More than 56,000 people waiting for an extension of the over-70s medical card have been told they cannot be given a commitment that the promise will be honoured.
An increase in the income threshold was announced in the Budget last year, contingent on the finding of savings in the Department of Health budget.
"Obviously, savings haven't been achieved due to Covid," said Junior Health Minister Frank Feighan when asked about setting a commencement date in the Seanad.
The failure to establish the extra entitlement had "undoubtedly been a source of frustration to those people aged 70 and over who may be eligible under the new thresholds", he said.
Mr Feighan said 75pc of people over 70 have a medical card, and the potential beneficiaries of the Budget measure - an estimated 56,000 people - would result in over 88pc of that cohort becoming eligible.
Legislation was passed by the Dáil and Seanad last month, several weeks after the increased eligibility was due to come into effect on July 1.
The delay arose from the failure to properly constitute the second chamber as a result of prolonged negotiations after the general election in February.
Mr Feighan said he could not give a commitment, but would instead bring the concerns raised to the attention Health Minister Stephen Donnelly.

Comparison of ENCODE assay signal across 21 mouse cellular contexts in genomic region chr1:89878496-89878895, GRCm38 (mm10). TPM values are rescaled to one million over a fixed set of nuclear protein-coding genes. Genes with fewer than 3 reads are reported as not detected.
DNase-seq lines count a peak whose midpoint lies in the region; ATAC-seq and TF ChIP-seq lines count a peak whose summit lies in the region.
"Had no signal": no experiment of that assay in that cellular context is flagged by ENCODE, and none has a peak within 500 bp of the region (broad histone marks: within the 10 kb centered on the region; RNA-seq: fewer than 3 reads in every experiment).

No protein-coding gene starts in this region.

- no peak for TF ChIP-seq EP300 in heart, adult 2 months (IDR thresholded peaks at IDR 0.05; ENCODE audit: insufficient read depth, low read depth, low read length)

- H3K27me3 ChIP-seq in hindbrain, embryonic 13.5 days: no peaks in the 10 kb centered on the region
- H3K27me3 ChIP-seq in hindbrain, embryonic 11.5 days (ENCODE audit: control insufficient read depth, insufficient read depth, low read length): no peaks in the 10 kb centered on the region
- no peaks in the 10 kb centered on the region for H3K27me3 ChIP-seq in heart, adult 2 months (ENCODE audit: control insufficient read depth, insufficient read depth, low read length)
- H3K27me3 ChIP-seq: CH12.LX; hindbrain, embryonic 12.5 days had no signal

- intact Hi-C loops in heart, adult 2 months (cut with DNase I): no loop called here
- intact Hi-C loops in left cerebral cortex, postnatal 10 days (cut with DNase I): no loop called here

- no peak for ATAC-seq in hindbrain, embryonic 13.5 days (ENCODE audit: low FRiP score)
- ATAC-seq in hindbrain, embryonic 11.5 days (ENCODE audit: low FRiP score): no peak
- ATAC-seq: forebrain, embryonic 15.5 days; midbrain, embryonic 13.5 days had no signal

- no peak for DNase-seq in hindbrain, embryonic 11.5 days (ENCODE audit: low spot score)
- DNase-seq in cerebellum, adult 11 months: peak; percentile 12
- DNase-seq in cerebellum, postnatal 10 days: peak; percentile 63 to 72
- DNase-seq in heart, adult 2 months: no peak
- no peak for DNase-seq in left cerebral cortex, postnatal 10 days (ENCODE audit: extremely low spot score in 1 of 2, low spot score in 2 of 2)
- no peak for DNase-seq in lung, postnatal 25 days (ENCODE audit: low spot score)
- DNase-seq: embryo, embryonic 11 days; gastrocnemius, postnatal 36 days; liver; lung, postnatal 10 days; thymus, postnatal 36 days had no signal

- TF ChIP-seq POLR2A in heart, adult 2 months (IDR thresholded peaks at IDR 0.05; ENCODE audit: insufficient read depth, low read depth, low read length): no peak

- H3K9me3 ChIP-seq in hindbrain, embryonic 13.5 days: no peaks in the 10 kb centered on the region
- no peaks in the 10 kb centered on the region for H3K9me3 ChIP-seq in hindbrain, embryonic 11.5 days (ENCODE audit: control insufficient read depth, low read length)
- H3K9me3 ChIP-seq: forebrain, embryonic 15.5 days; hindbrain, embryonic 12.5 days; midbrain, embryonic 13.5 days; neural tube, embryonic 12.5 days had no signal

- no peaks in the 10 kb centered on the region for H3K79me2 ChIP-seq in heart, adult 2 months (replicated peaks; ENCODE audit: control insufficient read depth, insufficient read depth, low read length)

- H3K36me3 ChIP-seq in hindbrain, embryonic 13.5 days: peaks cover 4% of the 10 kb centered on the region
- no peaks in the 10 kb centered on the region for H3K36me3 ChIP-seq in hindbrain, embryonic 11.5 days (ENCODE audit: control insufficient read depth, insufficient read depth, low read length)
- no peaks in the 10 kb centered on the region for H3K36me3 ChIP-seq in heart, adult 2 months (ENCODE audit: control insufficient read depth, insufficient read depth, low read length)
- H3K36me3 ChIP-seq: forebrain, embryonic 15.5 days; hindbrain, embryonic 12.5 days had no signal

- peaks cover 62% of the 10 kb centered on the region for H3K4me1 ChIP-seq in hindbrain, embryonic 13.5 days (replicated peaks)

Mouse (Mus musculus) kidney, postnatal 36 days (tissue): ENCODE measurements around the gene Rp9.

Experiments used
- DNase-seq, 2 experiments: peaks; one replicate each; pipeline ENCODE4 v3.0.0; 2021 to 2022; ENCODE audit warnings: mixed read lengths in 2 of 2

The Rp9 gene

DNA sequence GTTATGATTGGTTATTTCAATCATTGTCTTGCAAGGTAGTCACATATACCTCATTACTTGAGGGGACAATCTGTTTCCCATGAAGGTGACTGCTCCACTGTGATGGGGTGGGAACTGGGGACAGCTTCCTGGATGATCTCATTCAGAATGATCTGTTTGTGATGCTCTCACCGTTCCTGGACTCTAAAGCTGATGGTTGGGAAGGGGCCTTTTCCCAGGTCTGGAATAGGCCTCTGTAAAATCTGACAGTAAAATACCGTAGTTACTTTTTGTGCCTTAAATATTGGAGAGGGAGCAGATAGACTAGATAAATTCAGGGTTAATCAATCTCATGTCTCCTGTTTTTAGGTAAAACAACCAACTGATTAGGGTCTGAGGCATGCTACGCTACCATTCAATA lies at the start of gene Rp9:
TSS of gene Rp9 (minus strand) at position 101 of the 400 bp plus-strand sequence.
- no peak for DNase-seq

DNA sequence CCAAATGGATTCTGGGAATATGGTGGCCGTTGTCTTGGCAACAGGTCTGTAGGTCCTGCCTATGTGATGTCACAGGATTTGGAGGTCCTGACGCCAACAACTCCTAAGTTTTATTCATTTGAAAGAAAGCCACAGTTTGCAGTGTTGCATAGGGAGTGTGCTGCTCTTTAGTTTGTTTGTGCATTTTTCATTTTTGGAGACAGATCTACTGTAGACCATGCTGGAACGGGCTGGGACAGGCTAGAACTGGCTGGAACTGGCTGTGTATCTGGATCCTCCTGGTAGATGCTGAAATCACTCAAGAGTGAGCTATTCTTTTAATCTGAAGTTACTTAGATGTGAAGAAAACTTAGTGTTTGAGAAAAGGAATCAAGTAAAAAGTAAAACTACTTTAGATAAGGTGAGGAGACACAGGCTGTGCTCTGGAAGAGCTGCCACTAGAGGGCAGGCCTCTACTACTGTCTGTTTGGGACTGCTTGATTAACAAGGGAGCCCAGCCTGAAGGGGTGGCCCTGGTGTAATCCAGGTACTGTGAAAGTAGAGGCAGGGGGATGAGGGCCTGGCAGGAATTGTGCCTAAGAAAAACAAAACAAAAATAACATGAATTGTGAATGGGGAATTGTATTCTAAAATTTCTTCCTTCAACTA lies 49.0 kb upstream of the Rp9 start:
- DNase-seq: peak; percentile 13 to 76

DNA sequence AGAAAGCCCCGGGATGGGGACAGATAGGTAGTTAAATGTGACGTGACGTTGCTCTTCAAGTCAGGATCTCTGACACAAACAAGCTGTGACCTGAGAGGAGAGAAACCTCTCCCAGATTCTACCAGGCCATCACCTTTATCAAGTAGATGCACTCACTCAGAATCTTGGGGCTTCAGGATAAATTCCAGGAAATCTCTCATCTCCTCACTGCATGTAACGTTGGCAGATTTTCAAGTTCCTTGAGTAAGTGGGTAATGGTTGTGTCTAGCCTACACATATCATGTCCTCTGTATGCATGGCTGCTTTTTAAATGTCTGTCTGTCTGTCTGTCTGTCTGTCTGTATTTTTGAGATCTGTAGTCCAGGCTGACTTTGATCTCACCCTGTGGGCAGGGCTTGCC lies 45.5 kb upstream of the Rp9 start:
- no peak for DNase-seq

"This would prove to be a very beneficial measure for these additional eligible persons who will now have access to a range of health services at an affordable level," he said
Fine Gael senator Martin Conway said those aged over 70 have a "legitimate expectation that they will receive medical cards" after what was promised in the Budget last October.
Many people over 70 had been waiting to apply for their medical cards last July 1, only to be disappointed.
The budget commitments would have increased income limits for medical cards by €50 a week to €550 for a single person and €1,050 for a couple by July.
Labour senator Mark Wall said he had previously received assurances from former health minister Simon Harris that medical card reviews prior to renewal would be delayed, with medical cards extended to 2021 because of the coronavirus pandemic.
He said he dealt with a man aged 69 who had spent five months in hospital and arrived home to a letter from the Government that "was not congratulations on beating Covid or the disease he had, it was instead a renewal letter for his medical card".
The constituent's first comment was to ask if the Government wanted to put him back in hospital with stress.
Mr Feighan said the HSE had temporarily suspended all reviews of eligibility at the outset of the pandemic, extending cards for another year from March until last month.
"While periodic eligibility reviews have since resumed, it is important to recognise that the HSE operates a sensitive assessment process," he said.
"They may also exercise discretion and grant a medical card where individuals exceed the income guidelines but face other difficult circumstances such as extra costs arising from an illness."